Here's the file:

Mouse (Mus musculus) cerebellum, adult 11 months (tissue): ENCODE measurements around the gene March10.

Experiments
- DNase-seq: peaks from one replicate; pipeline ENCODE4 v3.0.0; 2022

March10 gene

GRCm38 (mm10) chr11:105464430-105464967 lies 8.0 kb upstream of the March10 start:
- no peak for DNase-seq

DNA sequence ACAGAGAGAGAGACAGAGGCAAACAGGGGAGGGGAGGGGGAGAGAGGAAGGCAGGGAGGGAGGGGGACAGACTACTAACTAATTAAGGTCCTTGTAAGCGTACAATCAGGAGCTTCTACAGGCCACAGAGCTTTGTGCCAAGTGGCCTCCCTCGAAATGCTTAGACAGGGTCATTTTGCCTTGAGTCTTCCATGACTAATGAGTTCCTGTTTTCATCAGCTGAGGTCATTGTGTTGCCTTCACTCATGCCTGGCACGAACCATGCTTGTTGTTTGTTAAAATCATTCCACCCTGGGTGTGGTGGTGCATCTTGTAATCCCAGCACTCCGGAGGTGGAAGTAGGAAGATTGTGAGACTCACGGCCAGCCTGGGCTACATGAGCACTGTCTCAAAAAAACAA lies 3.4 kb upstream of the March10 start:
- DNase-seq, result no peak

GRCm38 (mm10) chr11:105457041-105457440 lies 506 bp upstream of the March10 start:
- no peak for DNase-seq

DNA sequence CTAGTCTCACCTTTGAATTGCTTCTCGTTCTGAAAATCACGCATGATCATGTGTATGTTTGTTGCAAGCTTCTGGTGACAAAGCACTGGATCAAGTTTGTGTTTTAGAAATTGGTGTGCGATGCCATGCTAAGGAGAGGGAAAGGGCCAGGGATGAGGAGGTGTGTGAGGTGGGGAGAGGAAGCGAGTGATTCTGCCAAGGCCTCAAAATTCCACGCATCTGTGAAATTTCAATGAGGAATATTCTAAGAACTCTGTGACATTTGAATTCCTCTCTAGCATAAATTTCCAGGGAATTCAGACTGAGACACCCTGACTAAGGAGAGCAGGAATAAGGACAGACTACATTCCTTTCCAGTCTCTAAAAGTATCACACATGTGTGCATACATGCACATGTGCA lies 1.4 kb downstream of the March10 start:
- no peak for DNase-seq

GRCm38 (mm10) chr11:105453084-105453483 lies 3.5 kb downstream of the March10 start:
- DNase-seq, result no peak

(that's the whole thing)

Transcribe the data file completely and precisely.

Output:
Mouse (Mus musculus) cerebellum, adult 11 months (tissue): ENCODE measurements around the gene March10.

Experiments
- DNase-seq: peaks from one replicate; pipeline ENCODE4 v3.0.0; 2022

March10 gene

GRCm38 (mm10) chr11:105464430-105464967 lies 8.0 kb upstream of the March10 start:
- no peak for DNase-seq

DNA sequence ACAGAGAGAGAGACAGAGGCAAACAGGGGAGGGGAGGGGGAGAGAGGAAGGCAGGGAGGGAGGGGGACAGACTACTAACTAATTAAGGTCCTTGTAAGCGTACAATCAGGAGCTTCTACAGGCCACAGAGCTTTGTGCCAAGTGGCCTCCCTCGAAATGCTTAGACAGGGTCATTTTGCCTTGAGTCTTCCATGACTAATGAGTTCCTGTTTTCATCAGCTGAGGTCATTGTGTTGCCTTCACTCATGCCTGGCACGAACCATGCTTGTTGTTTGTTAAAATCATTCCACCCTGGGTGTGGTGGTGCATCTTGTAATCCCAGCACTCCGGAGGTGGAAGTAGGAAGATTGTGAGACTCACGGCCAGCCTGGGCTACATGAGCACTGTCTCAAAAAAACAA lies 3.4 kb upstream of the March10 start:
- DNase-seq, result no peak

GRCm38 (mm10) chr11:105457041-105457440 lies 506 bp upstream of the March10 start:
- no peak for DNase-seq

DNA sequence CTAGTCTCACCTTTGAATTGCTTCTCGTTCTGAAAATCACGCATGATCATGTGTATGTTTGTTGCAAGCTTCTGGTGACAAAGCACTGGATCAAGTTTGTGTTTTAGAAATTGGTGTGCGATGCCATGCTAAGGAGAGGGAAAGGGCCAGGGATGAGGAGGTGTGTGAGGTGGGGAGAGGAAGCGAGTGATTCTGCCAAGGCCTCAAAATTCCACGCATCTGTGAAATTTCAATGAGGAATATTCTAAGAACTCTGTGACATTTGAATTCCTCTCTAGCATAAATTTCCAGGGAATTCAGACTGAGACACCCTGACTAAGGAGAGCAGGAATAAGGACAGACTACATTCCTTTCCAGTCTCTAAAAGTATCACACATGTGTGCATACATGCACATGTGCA lies 1.4 kb downstream of the March10 start:
- no peak for DNase-seq

GRCm38 (mm10) chr11:105453084-105453483 lies 3.5 kb downstream of the March10 start:
- DNase-seq, result no peak